Colin: Alright, come on my little Australian pea, time to get you home.  Megan’s in the car and she wants to see you. (He promptly spins the chair around, banging my injured foot against an open door …).

Later that night I wake.  The anaesthetic has worn off and I’m in pain.  I may not have a sore paw but my mutilated pigeon toe is agony.    

The blood drains, but I’m red-faced

A cold November day in one of London’s many hospitals. Kate, a young blonde nurse, takes me in to a cubicle sectioned off by a thin blue curtain. I sit down on a hard plastic chair as she chirps away, presumably to distract me from the approaching activity. It’s her first day working here and she seems a little nervous.

Me (smiling): Just so you know, I’ll faint.

Kate (in a heavy South African accent): Oh, are you sure?

Me: Yes, I always faint when I have a blood test. I often faint when I get a needle, but I always faint when blood is taken.

Kate (slightly apprehensive but maintaining her chirpiness):  Oh, okay. Well just relax and take a deep breath and I’ll try to be as gentle as possible.

The needle goes in and after a few seconds I feel the familiar woozy rush.

Me: I’m going to faint now.

Kate: Are you sure?

Me: Yes.

I wake up.

I feel clammy and damp from head to toe. My hair is sticking to my face. A woman in her late-fifties is standing in front of me, Kate at her side.

Woman: Hello dear. You’re in hospital. I’m the nurse in charge. Kate just tried to take some blood from you, but when she did you fainted and you actually had a bit of a fit. Your eyes rolled back and you were gurgling …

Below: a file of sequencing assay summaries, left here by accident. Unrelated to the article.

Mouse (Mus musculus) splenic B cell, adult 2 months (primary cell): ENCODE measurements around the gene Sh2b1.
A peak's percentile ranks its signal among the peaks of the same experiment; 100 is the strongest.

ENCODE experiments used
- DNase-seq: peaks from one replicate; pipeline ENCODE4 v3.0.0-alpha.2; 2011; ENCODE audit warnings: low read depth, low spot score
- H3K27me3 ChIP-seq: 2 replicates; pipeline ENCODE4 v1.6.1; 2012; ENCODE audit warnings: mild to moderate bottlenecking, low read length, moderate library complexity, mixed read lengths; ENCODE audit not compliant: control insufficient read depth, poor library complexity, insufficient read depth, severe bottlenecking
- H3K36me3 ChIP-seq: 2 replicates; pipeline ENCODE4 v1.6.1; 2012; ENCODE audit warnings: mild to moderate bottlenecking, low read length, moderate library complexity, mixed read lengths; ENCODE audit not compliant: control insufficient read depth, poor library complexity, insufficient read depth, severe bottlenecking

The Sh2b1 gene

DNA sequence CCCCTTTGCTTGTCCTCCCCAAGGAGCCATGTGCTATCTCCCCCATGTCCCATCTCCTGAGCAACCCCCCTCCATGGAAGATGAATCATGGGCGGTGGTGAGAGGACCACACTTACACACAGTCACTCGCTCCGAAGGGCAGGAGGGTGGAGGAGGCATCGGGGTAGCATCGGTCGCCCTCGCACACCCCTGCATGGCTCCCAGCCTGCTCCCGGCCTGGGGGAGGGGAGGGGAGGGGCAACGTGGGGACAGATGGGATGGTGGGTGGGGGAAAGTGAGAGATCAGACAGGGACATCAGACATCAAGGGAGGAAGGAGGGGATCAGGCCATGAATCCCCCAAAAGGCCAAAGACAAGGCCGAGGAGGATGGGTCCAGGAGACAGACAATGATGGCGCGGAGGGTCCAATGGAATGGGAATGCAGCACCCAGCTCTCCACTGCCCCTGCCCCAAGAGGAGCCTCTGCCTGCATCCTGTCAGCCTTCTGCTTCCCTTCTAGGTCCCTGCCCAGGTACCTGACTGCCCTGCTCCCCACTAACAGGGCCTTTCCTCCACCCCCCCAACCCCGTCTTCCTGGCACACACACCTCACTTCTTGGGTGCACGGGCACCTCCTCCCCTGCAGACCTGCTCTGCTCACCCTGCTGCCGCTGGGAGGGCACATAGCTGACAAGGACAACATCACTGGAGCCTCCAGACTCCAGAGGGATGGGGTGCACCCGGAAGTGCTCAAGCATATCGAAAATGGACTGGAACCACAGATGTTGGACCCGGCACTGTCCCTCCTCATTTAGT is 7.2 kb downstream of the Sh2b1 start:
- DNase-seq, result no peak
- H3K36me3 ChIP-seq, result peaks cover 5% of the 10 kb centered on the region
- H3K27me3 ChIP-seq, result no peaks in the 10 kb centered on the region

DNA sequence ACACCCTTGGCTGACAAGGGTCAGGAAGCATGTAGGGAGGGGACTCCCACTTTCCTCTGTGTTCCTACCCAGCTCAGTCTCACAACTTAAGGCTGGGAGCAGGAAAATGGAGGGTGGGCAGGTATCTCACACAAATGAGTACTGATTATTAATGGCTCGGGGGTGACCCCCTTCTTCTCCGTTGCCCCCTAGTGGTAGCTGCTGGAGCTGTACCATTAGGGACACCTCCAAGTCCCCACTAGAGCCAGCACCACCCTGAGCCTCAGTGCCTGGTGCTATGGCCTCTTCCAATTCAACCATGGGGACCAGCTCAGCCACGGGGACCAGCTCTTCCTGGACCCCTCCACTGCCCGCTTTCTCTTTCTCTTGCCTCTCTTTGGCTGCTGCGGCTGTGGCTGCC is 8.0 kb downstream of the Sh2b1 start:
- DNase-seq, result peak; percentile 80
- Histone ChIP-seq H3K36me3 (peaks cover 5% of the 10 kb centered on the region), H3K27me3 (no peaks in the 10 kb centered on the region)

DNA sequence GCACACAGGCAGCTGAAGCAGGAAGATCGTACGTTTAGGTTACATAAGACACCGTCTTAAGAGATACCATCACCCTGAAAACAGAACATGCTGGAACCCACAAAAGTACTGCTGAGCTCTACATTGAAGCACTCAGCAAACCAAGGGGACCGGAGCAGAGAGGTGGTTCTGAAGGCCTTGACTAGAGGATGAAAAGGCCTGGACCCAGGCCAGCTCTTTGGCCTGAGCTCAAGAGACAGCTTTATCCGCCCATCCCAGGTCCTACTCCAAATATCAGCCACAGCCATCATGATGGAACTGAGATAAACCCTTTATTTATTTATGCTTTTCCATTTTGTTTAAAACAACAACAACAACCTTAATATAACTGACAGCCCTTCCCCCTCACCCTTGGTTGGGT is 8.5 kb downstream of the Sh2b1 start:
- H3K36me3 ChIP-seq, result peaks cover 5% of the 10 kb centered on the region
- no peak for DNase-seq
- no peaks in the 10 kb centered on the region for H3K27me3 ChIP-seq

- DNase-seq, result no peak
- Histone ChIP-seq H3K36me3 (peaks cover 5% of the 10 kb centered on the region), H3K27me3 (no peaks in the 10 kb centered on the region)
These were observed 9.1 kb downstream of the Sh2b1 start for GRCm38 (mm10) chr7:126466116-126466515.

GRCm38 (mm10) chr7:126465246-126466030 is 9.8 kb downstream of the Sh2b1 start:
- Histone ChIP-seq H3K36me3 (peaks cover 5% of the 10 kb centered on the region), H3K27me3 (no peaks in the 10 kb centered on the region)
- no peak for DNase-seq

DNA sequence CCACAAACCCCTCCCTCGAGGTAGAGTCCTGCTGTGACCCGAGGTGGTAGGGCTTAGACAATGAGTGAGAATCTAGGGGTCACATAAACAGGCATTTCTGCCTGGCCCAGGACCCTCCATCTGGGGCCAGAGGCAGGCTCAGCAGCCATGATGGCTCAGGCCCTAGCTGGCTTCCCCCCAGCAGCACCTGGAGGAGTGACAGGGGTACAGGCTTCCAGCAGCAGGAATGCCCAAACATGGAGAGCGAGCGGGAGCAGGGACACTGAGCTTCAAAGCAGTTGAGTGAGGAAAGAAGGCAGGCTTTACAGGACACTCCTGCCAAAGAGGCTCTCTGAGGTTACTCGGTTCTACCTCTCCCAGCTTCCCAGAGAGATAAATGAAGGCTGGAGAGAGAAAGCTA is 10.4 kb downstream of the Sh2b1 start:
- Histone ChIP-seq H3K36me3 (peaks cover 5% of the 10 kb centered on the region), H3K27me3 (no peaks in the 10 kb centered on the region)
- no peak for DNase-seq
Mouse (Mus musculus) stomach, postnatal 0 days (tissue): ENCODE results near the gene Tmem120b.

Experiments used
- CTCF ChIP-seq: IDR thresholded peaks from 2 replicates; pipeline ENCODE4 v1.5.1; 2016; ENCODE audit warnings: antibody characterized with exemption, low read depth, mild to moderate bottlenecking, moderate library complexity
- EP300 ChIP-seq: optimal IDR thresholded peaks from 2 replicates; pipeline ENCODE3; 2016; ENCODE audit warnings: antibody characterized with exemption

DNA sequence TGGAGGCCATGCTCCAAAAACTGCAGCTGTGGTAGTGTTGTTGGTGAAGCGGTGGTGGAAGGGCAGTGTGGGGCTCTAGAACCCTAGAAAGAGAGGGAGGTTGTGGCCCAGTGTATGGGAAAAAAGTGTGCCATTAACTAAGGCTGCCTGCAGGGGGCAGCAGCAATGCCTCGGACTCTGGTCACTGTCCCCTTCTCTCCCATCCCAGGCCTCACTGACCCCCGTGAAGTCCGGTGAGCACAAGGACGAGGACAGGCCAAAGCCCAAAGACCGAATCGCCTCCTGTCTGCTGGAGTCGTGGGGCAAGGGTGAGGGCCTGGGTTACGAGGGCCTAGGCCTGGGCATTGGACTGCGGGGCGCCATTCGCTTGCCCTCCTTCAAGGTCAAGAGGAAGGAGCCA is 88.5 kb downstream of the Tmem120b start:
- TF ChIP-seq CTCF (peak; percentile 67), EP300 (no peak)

She wants me to say something, but I’m embarrassed so I just look at her blankly until she continues.

Woman: You also had a bit of an accident… you’ve unfortunately wet yourself.

With slow horror, it dawns on me that the damp feeling on the seat isn’t sweat. I’m mortified.

Woman: Kate, get her some water. Do you feel okay?

I shake my head. The truth is I feel physically fine, but I’m so excruciatingly embarrassed that I can’t bring myself to speak. I need a moment to regain my composure. This is horrendous.

Thankfully I’m wearing black trousers – if I’d been in a light summer dress this would have been worse. Unfortunately the failed test means I have to go home and come back another day. The humiliation isn’t over as I realise that today I’M going to be the person on the bus smelling of urine.

That was in 2001. Eleven years later, on Friday 16 November 2012, and I’m in another London hospital about to have an MRI scan. An injection is required.

Me (commencing a monologue I’ve repeated many times): Just so you know, I’ll faint. And I might have a fit. That’s happened before and I wet myself so I need to let you know it’s a possibility. I’m okay most of the time though, so I’m likely to be fine. I’m sorry to be a problem.

The nurse isn’t taking any chances and brings in two other members of staff (the “reserves” for special cases …) and takes me to a room so I’m not in the open area. One of the “reserves” takes over as she’s apparently the best. She talks me through the process far too much (hearing “I’ve got a good vein here!” isn’t helpful) and cheerfully announces when it’s over. She’s pleased the procedure was successful and turns to complete her paperwork.

With her back to me, I faint.

God. Damn. It.